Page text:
Nationals: Stadium health protocols won’t ruin ballpark experience

Home plate umpire Larry Vanover looks on while wearing a face mask before the game between the Washington Nationals and the Philadelphia Phillies at Nationals Park on July 18, 2020 in Washington, DC. (Photo by Scott Taetsch/Getty Images)
Home plate umpire Larry Vanover looks on while wearing a face mask before the game between the Washington Nationals and the Philadelphia Phillies at Nationals Park on July 18, 2020 in Washington, DC. (Photo by Scott Taetsch/Getty Images) /
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At some point after we get the COVID quarantine figured out, Nationals Park will open its gates to fans for the first time in over a year. While just 5,000 fans will be admitted for the Opening Day game between the Good Guys and the New York Mets, this is a huge step in the right direction towards eventually getting the stadium back to 100% capacity.

Recently, I was reading about the poll put out by the Washington Post-University of Maryland about how Americans feel about attending sporting events in person amidst the pandemic.

Safety protocols will be evident as Nationals Park opens up to the public. This doesn’t mean the fan experience will change.

Safety is the number one priority, though I do not think health has to be compromised when allowing spectators into baseball game and having them enjoy the experience. I think about how the ballpark will be different with a limited number of patrons in the seats. The smells will be there, just maybe not as abundant. The sounds will be there, only amplified. The feelings of watching baseball live may be more overwhelming than in the past.

Earlier in the day I was looking at some Jayson Werth statistics. I was immediately taken back to the time I was in the first row to the left of the visitors’ dugout at Minute Maid Stadium. I was wearing a red Nationals shirt, standing, and clapping my hands as Werth trotted in from the outfield. As Werth approached the dugout we made eye contact and in the expressionless look he did so well, he nodded at me, as to say “what’s up man”. That’s how I read it anyway.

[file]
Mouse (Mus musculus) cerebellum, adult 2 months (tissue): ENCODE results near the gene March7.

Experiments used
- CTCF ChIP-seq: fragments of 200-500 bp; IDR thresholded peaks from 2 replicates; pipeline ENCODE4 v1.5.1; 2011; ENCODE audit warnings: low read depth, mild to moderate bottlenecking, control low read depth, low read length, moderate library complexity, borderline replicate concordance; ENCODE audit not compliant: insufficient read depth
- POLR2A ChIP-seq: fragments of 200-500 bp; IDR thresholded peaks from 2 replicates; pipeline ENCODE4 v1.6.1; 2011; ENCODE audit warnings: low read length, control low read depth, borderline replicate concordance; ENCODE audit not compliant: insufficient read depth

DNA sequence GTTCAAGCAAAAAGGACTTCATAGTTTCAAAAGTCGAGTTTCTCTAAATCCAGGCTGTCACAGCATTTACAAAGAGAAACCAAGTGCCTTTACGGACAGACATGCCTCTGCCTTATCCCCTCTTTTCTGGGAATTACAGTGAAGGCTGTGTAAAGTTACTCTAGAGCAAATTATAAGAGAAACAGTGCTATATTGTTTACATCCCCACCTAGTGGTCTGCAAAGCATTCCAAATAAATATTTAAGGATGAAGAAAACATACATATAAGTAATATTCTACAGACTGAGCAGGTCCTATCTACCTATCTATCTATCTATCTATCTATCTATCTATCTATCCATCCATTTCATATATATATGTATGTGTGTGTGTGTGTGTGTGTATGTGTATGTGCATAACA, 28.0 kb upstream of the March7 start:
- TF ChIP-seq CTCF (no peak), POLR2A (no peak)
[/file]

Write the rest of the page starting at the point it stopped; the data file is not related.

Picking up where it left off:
After reading the Washington Post article, which said 66% of people polled would feel comfortable at an outdoor sporting event, I remembered a minor league game I took my four-year-old daughter to. As we sat behind the dugout, the game failed to keep her attention. The baseball player popping up over the top of the dugout did not. In between innings he would play peek-a-boo with her, make funny faces, or do other comedic overtures. He kept this up for three innings, at which point he threw some bubble gum over the dugout to her. To this day she still says, “Remember the guy who played hide and seek with me at the baseball game.”

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As fans parade into stadiums around the league, the atmosphere may seem different. The emotions fans will experience will be the same. Masks and hand sanitizer will be high priority. Physical distancing and elbow bumps will replace high fives and handshakes. The memories fans make will last a lifetime nonetheless.

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